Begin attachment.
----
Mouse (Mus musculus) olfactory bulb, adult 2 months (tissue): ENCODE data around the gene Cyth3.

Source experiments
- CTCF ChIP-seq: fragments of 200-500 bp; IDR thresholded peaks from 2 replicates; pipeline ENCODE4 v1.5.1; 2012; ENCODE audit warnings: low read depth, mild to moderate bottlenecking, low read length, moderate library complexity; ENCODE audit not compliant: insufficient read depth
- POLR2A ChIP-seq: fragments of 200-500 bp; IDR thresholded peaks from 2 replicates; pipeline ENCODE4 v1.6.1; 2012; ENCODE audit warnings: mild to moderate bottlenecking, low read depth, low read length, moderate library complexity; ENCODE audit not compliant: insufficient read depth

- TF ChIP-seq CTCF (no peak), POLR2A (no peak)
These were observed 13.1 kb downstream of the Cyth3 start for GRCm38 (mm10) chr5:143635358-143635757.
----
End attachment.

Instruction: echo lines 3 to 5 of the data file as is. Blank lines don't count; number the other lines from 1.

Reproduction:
- CTCF ChIP-seq: fragments of 200-500 bp; IDR thresholded peaks from 2 replicates; pipeline ENCODE4 v1.5.1; 2012; ENCODE audit warnings: low read depth, mild to moderate bottlenecking, low read length, moderate library complexity; ENCODE audit not compliant: insufficient read depth
- POLR2A ChIP-seq: fragments of 200-500 bp; IDR thresholded peaks from 2 replicates; pipeline ENCODE4 v1.6.1; 2012; ENCODE audit warnings: mild to moderate bottlenecking, low read depth, low read length, moderate library complexity; ENCODE audit not compliant: insufficient read depth

- TF ChIP-seq CTCF (no peak), POLR2A (no peak)